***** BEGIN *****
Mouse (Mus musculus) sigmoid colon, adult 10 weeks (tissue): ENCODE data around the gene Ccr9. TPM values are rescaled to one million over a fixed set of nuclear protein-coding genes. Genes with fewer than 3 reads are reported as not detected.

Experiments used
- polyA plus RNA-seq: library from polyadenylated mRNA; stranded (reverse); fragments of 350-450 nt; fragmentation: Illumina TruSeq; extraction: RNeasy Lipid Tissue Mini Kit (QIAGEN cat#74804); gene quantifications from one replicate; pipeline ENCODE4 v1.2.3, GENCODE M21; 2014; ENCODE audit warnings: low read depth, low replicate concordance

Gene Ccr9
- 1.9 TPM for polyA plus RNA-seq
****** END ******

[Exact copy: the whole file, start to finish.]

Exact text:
Mouse (Mus musculus) sigmoid colon, adult 10 weeks (tissue): ENCODE data around the gene Ccr9. TPM values are rescaled to one million over a fixed set of nuclear protein-coding genes. Genes with fewer than 3 reads are reported as not detected.

Experiments used
- polyA plus RNA-seq: library from polyadenylated mRNA; stranded (reverse); fragments of 350-450 nt; fragmentation: Illumina TruSeq; extraction: RNeasy Lipid Tissue Mini Kit (QIAGEN cat#74804); gene quantifications from one replicate; pipeline ENCODE4 v1.2.3, GENCODE M21; 2014; ENCODE audit warnings: low read depth, low replicate concordance

Gene Ccr9
- 1.9 TPM for polyA plus RNA-seq